It’s winter, it’s dry, and… it’s the season for slipping pegs. Or it’s summer and humid, and pegs are stuck. You try to start class, and you are regularly interrupted by peg problems. It is such a time-waster! So here’s a quick post to help you troubleshoot problems with violin, viola, and cello pegs, and how to prevent peg problems as much as possible.
Ever have those times when a peg just won’t budge? When you use pegs regularly, you naturally adjust them in response to changing environmental conditions. When you don’t use them, they can expand with humidity and other factors and get stuck – really stuck!
- Get a pair of pliers.
- Use a rag or some thick material to cover the peg head and protect it from being marred by the pliers.
- Hold the pliers PERPENDICULAR to the peg head and apply GENTLE pressure to loosen the peg.
- Always turn pegs towards you to loosen the string. It’s easier and it avoids accidentally breaking strings.
- Be sure to VERY GENTLY turn the peg. Let the leverage of the pliers do the work – it should be quite easy. Too quick and strong a force can break the peg, and then you will have new problems on your hand: how to get the end of the peg out of the peg box, and the expense of getting a new peg fitted!
The pegs stay in place due to a combination of friction and the cooperating forces from properly fit pegs, proper string winding, and proper tuning technique. Go through and check for the following causes of slipping pegs:
- Are you pushing the peg into the pegbox as you tune? The pegs need friction to stay in place. Make sure you are pushing the pegs in firmly as you turn them.
- Dry weather is usually the culprit during winter. The pegs have shrunk and, at the same time, the hole has widened. After tuning a few times, the pegs should settle into the new conditions.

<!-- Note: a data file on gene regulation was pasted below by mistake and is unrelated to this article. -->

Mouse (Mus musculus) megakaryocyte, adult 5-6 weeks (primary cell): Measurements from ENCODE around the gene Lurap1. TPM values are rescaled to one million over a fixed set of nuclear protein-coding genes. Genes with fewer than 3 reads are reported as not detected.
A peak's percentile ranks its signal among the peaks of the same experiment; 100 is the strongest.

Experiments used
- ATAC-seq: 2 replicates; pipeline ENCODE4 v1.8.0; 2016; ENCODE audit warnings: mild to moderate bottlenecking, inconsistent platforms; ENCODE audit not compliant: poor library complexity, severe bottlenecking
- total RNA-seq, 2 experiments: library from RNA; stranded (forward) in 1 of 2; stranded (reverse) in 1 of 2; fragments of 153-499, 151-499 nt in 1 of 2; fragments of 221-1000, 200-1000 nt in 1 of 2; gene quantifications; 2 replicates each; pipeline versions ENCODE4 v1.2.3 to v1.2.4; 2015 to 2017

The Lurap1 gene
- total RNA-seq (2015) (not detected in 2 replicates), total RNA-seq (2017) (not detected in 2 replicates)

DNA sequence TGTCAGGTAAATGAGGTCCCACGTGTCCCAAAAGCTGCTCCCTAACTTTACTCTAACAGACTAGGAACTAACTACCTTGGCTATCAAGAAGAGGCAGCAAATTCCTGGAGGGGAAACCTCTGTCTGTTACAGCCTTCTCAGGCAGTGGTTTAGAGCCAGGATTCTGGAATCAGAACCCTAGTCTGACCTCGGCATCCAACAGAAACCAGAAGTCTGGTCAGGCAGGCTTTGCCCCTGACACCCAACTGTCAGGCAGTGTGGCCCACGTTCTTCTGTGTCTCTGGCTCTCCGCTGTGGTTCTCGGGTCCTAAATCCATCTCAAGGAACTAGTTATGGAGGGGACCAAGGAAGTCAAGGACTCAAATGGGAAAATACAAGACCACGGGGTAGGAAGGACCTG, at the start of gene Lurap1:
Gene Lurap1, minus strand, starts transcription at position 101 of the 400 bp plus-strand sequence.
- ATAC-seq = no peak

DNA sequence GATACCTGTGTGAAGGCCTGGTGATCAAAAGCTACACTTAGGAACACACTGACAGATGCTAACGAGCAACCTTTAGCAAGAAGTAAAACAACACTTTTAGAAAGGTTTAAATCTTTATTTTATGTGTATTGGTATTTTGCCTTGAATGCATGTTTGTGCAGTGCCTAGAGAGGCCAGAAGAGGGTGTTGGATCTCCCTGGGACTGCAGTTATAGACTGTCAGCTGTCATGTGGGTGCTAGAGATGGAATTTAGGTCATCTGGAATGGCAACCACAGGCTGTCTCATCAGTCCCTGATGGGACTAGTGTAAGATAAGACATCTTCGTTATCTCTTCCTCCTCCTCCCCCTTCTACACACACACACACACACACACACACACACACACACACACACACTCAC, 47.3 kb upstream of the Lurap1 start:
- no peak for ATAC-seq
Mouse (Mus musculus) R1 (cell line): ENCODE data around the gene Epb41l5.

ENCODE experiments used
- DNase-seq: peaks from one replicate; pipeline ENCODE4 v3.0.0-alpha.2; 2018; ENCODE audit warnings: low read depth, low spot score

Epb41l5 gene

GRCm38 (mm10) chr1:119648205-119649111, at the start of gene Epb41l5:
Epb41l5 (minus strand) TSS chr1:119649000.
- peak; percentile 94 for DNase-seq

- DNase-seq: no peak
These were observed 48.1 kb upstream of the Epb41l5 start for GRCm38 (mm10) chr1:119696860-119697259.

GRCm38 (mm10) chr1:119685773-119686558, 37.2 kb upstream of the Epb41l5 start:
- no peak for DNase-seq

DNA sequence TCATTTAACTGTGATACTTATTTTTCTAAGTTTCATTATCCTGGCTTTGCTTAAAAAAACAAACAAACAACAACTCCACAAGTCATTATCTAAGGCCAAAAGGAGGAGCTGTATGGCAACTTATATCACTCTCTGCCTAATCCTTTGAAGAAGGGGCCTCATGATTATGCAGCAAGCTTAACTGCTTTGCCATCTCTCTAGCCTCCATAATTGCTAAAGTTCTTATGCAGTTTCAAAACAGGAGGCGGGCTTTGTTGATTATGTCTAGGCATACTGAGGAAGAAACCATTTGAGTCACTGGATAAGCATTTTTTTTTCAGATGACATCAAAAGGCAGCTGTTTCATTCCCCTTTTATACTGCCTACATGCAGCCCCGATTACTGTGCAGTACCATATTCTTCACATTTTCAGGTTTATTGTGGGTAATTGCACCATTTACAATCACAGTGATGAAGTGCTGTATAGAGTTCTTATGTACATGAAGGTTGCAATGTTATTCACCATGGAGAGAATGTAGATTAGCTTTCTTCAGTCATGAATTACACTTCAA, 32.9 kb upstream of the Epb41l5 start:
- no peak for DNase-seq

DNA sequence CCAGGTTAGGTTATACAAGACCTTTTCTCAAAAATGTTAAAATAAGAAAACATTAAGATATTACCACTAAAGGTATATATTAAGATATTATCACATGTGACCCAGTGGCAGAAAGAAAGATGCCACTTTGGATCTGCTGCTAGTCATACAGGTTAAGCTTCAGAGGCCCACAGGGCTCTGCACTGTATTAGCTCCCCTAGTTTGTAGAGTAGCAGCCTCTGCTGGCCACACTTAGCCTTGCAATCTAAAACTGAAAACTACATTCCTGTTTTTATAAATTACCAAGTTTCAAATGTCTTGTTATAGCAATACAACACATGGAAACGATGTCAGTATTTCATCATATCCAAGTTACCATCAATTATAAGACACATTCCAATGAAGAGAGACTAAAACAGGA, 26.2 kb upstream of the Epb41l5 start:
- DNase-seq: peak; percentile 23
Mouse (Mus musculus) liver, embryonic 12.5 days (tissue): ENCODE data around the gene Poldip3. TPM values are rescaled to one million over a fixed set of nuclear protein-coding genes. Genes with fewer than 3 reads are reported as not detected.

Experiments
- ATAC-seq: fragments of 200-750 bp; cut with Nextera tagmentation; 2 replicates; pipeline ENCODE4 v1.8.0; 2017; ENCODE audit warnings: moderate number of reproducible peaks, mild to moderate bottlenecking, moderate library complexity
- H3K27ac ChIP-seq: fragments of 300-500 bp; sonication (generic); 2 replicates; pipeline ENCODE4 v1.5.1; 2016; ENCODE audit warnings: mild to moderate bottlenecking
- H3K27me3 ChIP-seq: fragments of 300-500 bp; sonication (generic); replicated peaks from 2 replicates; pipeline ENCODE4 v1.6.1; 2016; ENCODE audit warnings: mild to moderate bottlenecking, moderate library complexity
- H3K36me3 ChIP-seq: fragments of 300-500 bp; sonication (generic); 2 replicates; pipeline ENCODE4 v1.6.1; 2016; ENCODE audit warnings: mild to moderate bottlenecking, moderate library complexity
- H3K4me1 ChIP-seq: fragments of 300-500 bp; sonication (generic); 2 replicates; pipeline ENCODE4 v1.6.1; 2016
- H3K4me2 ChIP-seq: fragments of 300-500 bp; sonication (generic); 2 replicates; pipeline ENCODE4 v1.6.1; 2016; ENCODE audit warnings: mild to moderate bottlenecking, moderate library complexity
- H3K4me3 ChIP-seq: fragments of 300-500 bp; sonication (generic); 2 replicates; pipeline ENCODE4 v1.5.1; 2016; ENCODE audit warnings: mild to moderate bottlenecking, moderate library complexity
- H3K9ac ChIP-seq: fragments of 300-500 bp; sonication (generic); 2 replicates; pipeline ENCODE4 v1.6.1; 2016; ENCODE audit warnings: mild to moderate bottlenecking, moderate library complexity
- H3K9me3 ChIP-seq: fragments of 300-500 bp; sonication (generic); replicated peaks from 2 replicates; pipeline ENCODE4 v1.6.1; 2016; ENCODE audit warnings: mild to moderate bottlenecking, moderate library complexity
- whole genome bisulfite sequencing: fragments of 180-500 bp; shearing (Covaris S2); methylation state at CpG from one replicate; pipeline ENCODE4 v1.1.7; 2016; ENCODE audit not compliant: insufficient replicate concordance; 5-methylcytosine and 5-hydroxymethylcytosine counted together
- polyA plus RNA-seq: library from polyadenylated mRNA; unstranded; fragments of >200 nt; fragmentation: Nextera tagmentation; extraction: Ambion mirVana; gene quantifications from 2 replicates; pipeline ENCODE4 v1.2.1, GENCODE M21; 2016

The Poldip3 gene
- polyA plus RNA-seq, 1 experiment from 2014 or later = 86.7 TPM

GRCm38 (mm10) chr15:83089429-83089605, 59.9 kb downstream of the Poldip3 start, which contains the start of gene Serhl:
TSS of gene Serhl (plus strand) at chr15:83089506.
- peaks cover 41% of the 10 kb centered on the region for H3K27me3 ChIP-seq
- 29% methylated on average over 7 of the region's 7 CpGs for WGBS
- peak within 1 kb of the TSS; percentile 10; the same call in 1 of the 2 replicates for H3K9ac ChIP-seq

- Is the string wound neatly and in the right direction? How you wind your strings can have a huge impact on whether your pegs slip. With a properly wound string, the tension from the winding of the string helps keep the peg in the pegbox. A string wound in the wrong direction can actually make the peg want to pop out. See the previous post for how to wind a string properly.
- Is there too much string wound between the hole and the peg box wall? This bunching can prevent the peg from
fitting further into the peg box.
- Check to see where the hole is in the peg. Is it too close to the pegbox? Is it starting to go into the pegbox wall? As a the wood of a new peg ages, shrinks, and gets deeper into the pegbox, the hole can end up too close to, or inside the peg box wall. This can prevent proper string winding, and prevent the peg from from fitting properly into the pegbox. If this is the case, you will need to have a new hole drilled.
- Check for a properly fitting peg. As a last resort, take the peg out and examine the worn areas for evenness. The peg should have two nice shiny rings where it comes into contact with the pegbox wall. If the peg is not fitting properly, the shiny areas will not be even.
- Peg dope or no peg dope? You will find that peg dope is commonly recommended, but there are at least 80 instruments at my school and I have never had to use it. Although it can help, make sure it is not a band-aid solution for other problems. Also, if your pegs were working properly in the first place, stuck or slipping pegs are most often just a result of changes in humidity and lack of use. They just need time to adjust to the new conditions.
And the final tip for slipping pegs….
You know you are ready for March Break when….
I was changing a broken E-string when, mysteriously, every time it almost got to the right pitch, the peg would suddenly slip. I thought maybe I wrapped too much string against the peg box and that was pushing it out, so I rewound it. I thought maybe the hole was getting too close to the peg box, but that didn’t explain why it stayed in place until the last minute. It was so strange. I thought maybe somehow the peg didn’t fit anymore? No matter what I did, when the string was just about in tune, the peg would mysteriously pop out.
Then, on the what seemed like the tenth try, surprisingly, the string broke on me! What was going on?
It was when I went to get another string that I realized I was actually out of E-strings… I had grabbed an A-string by mistake and was trying to tune it to an E!
So last tip?
- Make sure you are using the correct string!
Note: My instrument repair and maintenance and experience come from my unique perspective as both a teacher, and from years of working with and learning from my late husband who was a talented luthier.